19 October 2011 Last updated at
IQ 'can change in teenage years'
By David Shukman
Environment & science correspondent, BBC News
Intellectual performance can both improve and deteriorate in adolescence
The mental ability of teenagers can improve or decline on a far greater scale than previously thought, according to new research.
Until now the assumption has been that intellectual capacity, as measured by IQ, stays quite static during life.
But tests conducted on teenagers at an average age of 14 and then repeated when their average age was nearly 18 found improvements - and deterioration.
The findings are published in the journal Nature.
They have implications for how pupils are assessed, and the age at which decisions about their futures are made.
This study involved 19 boys and 14 girls, all undergoing a combination of brain scans and verbal and non-verbal IQ tests in 2004 and then in 2008.
The results show that a change in verbal IQ was found in 39% of the teenagers, with 21% showing a change in "performance IQ" - a test of spatial reasoning.
The findings are seen to have greater validity because for the first time the variations in IQ correlated with changes in two particular areas of the teenagers' brains.
An increase in verbal IQ corresponded with a growth in the density of part of the left motor cortex - a region activated during speech.
And an increase in non-verbal IQ correlated with a rise in the density of the anterior cerebellum - an area associated with movements of the hand.
The work was led by Professor Cathy Price of the Wellcome Trust Centre for Neuroimaging at University College London and is published in the journal Nature.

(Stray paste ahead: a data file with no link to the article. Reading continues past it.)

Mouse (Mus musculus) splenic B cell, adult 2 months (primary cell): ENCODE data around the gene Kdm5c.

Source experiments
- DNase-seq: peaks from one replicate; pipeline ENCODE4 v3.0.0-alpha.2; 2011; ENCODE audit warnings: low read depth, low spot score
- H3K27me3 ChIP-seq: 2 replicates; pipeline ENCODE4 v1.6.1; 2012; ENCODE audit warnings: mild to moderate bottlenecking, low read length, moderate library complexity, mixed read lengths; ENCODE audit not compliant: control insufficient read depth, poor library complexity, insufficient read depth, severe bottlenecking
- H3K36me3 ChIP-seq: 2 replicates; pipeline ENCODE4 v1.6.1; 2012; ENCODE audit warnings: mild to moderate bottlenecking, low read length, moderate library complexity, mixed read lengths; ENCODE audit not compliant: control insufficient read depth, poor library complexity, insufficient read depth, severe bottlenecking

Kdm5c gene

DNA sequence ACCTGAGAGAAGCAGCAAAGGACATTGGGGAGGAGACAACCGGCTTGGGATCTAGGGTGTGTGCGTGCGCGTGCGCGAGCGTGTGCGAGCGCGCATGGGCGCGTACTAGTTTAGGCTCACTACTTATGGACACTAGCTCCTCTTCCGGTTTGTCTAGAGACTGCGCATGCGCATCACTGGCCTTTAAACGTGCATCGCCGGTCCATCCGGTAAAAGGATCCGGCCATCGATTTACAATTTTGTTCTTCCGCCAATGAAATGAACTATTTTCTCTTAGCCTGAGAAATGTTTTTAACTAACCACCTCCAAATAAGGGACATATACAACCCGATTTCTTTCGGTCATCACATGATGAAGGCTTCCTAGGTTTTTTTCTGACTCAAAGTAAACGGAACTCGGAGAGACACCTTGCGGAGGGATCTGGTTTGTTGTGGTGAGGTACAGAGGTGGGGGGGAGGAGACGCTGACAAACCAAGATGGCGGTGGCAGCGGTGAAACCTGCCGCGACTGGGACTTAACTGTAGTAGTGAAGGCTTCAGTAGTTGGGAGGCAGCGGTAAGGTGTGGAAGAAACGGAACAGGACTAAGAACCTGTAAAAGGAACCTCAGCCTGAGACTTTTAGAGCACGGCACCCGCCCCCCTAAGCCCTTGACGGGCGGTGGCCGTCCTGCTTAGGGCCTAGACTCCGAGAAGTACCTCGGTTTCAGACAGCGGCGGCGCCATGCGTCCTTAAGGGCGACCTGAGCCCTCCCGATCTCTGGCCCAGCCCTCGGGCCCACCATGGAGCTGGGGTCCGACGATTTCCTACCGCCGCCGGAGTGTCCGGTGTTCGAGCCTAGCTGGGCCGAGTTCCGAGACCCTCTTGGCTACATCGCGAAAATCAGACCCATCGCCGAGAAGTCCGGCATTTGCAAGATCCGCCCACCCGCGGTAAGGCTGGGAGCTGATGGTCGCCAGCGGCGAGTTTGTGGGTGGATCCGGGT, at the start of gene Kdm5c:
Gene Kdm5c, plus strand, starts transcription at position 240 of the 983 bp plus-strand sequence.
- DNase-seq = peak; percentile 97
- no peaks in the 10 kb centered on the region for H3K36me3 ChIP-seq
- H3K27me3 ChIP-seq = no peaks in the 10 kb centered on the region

The paper suggests that the results could be "encouraging to those whose intellectual potential may improve andâ€¦ a warning that early achievers may not maintain their potential".
Professor Cathy Price explains how teenage brains and IQs can change over time
Professor Price said: "We have a tendency to assess children and determine the course of their education relatively early in life.
"But here we have shown that their intelligence is likely to be still developing.
"We have to be careful not to write off poorer performers at an early age when in fact their IQ may improve significantly given a few more years."
The research did not seek to understand the causes of the changes.
One explanation is that teenagers mature at relatively different ages - with "early" and "late" developers - while relative standards in education may play a part too.
One of the participants, Sebastian Friston, now aged 23, recorded a marked increase in IQ between the two tests - from average to one of the highest categories.
Educated in the state sector, he told me he had struggled in his early years, needing remedial maths tuition, but is now planning a doctorate in computer engineering.
"I think the change came in school I started doing subjects that really interested me, that I was engaged in, then I found it easier and far more interesting."
The research was funded by the Wellcome Trust, one of many projects supported under its programme of Understanding the Brain.
Future work may focus on how adaptable the brain may be beyond teenage years, and the implications for tackling mental diseases and other neurological conditions.
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